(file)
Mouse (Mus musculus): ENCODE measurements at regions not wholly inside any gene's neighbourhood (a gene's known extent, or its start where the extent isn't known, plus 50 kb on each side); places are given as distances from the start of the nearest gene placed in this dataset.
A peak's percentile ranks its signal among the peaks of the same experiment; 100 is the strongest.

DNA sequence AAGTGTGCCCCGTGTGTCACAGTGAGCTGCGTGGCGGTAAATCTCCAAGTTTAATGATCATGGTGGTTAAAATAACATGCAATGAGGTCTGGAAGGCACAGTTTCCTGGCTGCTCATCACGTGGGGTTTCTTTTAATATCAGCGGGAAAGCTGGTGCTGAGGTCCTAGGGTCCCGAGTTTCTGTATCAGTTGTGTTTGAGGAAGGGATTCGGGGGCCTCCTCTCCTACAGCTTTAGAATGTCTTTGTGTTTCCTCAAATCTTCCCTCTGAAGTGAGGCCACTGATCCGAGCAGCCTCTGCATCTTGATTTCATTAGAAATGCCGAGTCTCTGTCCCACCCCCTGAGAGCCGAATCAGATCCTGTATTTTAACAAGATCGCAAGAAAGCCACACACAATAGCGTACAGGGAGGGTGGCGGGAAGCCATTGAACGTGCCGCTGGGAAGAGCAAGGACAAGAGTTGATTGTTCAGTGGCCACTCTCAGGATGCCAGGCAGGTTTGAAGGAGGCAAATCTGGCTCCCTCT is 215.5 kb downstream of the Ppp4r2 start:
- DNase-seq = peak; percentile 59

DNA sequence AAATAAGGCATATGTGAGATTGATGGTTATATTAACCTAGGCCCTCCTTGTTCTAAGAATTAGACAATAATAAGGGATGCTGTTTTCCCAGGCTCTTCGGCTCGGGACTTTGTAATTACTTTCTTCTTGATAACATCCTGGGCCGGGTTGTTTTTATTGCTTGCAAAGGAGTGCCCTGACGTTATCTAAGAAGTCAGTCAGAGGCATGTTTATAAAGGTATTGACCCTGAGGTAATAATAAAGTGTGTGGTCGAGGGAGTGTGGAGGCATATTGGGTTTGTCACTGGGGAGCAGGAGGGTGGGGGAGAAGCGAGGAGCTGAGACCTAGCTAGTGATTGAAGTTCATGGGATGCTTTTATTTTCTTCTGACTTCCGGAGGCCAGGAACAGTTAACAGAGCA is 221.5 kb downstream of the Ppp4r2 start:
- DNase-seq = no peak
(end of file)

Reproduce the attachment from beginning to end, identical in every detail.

Mouse (Mus musculus): ENCODE measurements at regions not wholly inside any gene's neighbourhood (a gene's known extent, or its start where the extent isn't known, plus 50 kb on each side); places are given as distances from the start of the nearest gene placed in this dataset.
A peak's percentile ranks its signal among the peaks of the same experiment; 100 is the strongest.

DNA sequence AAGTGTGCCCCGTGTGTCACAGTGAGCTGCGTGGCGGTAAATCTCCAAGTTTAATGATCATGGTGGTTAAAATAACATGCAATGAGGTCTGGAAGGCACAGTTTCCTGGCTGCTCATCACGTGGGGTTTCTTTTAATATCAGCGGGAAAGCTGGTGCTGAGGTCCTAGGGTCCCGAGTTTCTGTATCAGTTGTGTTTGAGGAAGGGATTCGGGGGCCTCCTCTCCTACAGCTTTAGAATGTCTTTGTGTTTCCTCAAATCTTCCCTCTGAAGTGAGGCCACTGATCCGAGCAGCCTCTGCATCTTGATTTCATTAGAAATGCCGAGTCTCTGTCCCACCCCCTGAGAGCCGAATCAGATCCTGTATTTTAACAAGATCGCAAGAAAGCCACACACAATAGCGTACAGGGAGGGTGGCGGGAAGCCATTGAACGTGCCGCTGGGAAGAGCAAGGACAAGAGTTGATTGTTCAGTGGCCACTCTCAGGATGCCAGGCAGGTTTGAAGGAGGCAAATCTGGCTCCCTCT is 215.5 kb downstream of the Ppp4r2 start:
- DNase-seq = peak; percentile 59

DNA sequence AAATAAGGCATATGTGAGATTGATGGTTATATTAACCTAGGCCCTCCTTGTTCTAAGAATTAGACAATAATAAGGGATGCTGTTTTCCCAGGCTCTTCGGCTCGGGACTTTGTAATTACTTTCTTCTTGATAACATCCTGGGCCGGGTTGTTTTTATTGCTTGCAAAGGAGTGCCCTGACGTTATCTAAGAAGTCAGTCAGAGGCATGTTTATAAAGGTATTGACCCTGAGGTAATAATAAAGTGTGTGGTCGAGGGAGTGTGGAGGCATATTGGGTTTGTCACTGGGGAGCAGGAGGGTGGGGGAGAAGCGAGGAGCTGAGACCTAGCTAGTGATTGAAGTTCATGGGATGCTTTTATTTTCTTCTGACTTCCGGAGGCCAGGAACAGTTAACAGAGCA is 221.5 kb downstream of the Ppp4r2 start:
- DNase-seq = no peak